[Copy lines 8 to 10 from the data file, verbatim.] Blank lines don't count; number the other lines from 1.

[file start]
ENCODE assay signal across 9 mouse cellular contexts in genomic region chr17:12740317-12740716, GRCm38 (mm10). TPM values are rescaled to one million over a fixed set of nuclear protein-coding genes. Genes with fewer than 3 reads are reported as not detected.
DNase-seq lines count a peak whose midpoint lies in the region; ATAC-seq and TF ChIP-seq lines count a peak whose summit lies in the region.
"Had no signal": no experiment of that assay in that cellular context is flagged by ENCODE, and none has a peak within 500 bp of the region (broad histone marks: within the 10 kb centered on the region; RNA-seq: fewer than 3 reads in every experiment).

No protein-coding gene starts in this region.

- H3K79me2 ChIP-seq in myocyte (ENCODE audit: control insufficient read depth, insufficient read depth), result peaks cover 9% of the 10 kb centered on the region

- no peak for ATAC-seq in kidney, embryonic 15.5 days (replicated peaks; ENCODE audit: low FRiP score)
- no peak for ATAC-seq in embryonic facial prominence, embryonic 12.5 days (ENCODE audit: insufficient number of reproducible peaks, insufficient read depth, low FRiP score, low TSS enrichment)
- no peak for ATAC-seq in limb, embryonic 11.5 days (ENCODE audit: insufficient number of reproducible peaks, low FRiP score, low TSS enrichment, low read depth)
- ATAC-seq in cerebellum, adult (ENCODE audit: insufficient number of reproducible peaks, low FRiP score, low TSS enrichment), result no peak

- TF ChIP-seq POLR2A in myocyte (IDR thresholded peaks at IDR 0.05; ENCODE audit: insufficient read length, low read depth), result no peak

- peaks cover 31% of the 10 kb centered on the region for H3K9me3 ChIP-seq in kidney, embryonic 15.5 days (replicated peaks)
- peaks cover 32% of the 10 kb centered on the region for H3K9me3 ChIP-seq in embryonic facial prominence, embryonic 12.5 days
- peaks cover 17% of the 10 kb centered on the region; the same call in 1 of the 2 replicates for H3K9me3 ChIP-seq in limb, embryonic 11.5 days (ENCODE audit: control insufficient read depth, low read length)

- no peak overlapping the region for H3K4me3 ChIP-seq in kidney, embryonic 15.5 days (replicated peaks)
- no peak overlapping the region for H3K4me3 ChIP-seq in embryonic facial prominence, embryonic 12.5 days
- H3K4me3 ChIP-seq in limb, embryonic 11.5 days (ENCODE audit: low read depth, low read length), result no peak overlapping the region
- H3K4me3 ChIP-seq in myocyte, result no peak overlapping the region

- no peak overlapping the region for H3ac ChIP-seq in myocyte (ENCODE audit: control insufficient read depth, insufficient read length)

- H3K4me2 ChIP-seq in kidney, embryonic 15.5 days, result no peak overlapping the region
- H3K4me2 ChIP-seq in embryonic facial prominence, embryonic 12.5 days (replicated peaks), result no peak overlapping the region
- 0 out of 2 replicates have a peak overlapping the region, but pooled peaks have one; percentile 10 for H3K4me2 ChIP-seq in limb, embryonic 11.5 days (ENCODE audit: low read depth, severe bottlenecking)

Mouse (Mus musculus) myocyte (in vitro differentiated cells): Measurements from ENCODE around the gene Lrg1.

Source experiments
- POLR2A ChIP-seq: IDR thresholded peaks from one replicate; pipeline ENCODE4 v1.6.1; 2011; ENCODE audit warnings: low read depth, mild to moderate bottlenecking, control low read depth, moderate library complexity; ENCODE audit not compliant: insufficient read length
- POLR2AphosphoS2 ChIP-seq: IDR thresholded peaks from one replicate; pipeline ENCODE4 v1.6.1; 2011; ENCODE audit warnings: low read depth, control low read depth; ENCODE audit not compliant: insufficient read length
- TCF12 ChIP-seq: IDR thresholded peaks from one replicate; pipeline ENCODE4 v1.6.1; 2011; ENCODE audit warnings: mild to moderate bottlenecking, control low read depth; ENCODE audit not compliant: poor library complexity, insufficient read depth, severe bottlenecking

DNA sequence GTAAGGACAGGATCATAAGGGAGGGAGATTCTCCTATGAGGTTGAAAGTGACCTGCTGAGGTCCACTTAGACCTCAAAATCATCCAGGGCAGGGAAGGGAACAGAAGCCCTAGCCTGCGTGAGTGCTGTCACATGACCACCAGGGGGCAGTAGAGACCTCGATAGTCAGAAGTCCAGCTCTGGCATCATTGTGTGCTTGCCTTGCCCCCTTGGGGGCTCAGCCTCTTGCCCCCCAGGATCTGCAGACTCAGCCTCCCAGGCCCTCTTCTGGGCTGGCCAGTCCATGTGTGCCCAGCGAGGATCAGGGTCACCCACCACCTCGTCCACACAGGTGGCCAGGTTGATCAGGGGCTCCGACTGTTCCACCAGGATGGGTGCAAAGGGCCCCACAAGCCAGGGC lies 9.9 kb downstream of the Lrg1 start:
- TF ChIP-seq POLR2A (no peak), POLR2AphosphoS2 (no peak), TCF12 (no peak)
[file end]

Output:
- no peak for ATAC-seq in limb, embryonic 11.5 days (ENCODE audit: insufficient number of reproducible peaks, low FRiP score, low TSS enrichment, low read depth)
- ATAC-seq in cerebellum, adult (ENCODE audit: insufficient number of reproducible peaks, low FRiP score, low TSS enrichment), result no peak

- TF ChIP-seq POLR2A in myocyte (IDR thresholded peaks at IDR 0.05; ENCODE audit: insufficient read length, low read depth), result no peak